(D) recognize the distinguishing features of a sentence (e.g., capitalization of first word, ending punctuation);
(E)  read texts by moving from top to bottom of the page and tracking words from left to right with return sweep

1.2 Reading/Beginning Reading Skills/Phonological Awareness. Students display phonological awareness. Students are expected to:
(D) blend spoken phonemes to form one- and two-syllable words, including consonant blends (e.g., spr);
(E) isolate initial, medial, and final sounds in one-syllable spoken words;
(F) segment spoken one-syllable words of three to five phonemes into individual phonemes (e.g., splat =/s/p/l/a/t/).

1.3 Reading/Beginning Reading Skills/Phonics. Students use the relationships between letters and sounds, spelling patterns, and morphological analysis to decode written English. Students will continue to apply earlier standards with greater depth in increasingly more complex texts. Students are expected to:
(A) decode words in context and in isolation by applying common letter-sound correspondences, including:
(iii)  consonant blends (e.g., bl, st);
(v)  vowel digraphs including oo as in foot, oo as in moon, ea as in eat, ea as in bread, ee, ow as in how, ow as in snow, ou as in out, ay,ai, aw, au, ew, oa, ie as in chief, ie as in pie, and -igh;
(vi) vowel diphthongs including oy, oi, ou, and ow;
(C) use common syllabication patterns to decode words, including:
(i)  closed syllable (CVC) (e.g., mat, rab-bit);
(ii) open syllable (CV) (e.g., he, ba-by);
(v) vowel digraphs and diphthongs (e.g., boy-hood, oat-meal)
(E) read base words with inflectional endings (e.g., plurals, past tenses);

Oral & Written Conventions

1.20 Oral and Written Conventions/Conventions. Students understand the function of and use the   conventions of academic language when speaking and writing. Students continue to apply earlier standards with greater complexity. Students are expected to:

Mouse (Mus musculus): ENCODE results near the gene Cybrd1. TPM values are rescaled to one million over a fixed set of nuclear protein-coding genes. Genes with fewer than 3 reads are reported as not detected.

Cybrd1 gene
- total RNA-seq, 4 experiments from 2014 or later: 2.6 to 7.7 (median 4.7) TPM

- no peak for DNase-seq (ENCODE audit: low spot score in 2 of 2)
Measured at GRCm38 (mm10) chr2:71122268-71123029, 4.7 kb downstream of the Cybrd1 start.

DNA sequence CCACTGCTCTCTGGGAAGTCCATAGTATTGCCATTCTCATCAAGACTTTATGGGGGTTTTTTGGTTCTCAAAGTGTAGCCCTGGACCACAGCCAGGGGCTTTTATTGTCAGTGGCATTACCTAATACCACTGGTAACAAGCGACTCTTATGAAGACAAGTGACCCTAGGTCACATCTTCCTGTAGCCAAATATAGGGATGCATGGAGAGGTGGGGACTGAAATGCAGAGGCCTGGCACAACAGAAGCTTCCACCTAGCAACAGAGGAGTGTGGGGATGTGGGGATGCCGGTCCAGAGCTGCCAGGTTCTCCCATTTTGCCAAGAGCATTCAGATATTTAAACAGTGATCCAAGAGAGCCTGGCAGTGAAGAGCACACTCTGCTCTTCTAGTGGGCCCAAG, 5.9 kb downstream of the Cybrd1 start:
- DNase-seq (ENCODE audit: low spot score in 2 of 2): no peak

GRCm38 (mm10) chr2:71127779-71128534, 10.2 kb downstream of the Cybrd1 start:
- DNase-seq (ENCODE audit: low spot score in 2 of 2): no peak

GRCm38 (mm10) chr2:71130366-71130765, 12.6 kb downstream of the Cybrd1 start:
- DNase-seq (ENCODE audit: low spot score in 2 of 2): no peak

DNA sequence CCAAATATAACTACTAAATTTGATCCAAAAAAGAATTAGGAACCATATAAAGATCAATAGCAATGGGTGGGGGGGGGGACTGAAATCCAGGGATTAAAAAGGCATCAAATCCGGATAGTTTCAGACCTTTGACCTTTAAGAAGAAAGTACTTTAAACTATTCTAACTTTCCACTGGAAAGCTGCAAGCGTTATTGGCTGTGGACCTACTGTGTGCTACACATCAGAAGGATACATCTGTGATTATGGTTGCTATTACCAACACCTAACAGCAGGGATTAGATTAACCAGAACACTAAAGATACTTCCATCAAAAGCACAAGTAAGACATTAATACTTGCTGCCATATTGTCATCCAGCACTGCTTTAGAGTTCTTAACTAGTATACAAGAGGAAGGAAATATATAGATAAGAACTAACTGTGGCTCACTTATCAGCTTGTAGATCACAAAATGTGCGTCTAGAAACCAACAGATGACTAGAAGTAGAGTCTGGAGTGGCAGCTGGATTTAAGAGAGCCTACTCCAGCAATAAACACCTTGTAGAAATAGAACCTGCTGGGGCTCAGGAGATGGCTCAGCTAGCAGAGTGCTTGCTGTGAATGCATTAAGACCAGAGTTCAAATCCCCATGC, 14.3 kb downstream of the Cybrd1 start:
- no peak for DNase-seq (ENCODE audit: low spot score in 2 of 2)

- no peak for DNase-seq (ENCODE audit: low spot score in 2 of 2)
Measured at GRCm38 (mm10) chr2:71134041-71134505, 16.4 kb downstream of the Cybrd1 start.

(A) understand and use the following parts of speech in the context of reading, writing, and speaking:
(ii) nouns (singular/plural, common/proper);
(iii)  adjectives (e.g., descriptive: green, tall);
(vi) pronouns (e.g., I, me);

1.21 Oral and Written Conventions/Handwriting, Capitalization, and Punctuation. Students write legibly and use appropriate capitalization and punctuation conventions in their compositions. Students are expected to:
(B) recognize and use basic capitalization for:
(i) the beginning of sentences;
(ii) the pronoun “I”;
(C) recognize and use punctuation marks at the end of declarative, exclamatory, and interrogative sentences.

1.22 Oral and Written Conventions/Spelling. Students spell correctly. Students are expected to:
(B) use letter-sound patterns to spell:
(i) consonant-vowel-consonant (CVC) words;
(D) spell base words with inflectional endings (e.g., adding “s” to make words plurals);

Social Studies Focus
1.13A identify characteristics of good citizenship: truthfulness, justice, equality, respect for oneself and others, responsibility in daily life, and participation in government by educating oneself about the issues, respectfully holding public officials to their word, and voting
1.13B identify historical figures who have exemplified good citizenship: Benjamin Franklin, Francis Scott Key, and Eleanor Roosevelt
1.13C identify other individuals who exemplify good citizenship
1.14A explain state and national patriotic symbols, including the U.S. flags, the Liberty Bell, the Statue of Liberty, and the Alamo
1.14B recite and explain the meaning of the Pledge of Allegiance to the United States Flag and the Pledge to the Texas Flag
1.14C identify anthems and mottoes of Texas and the United States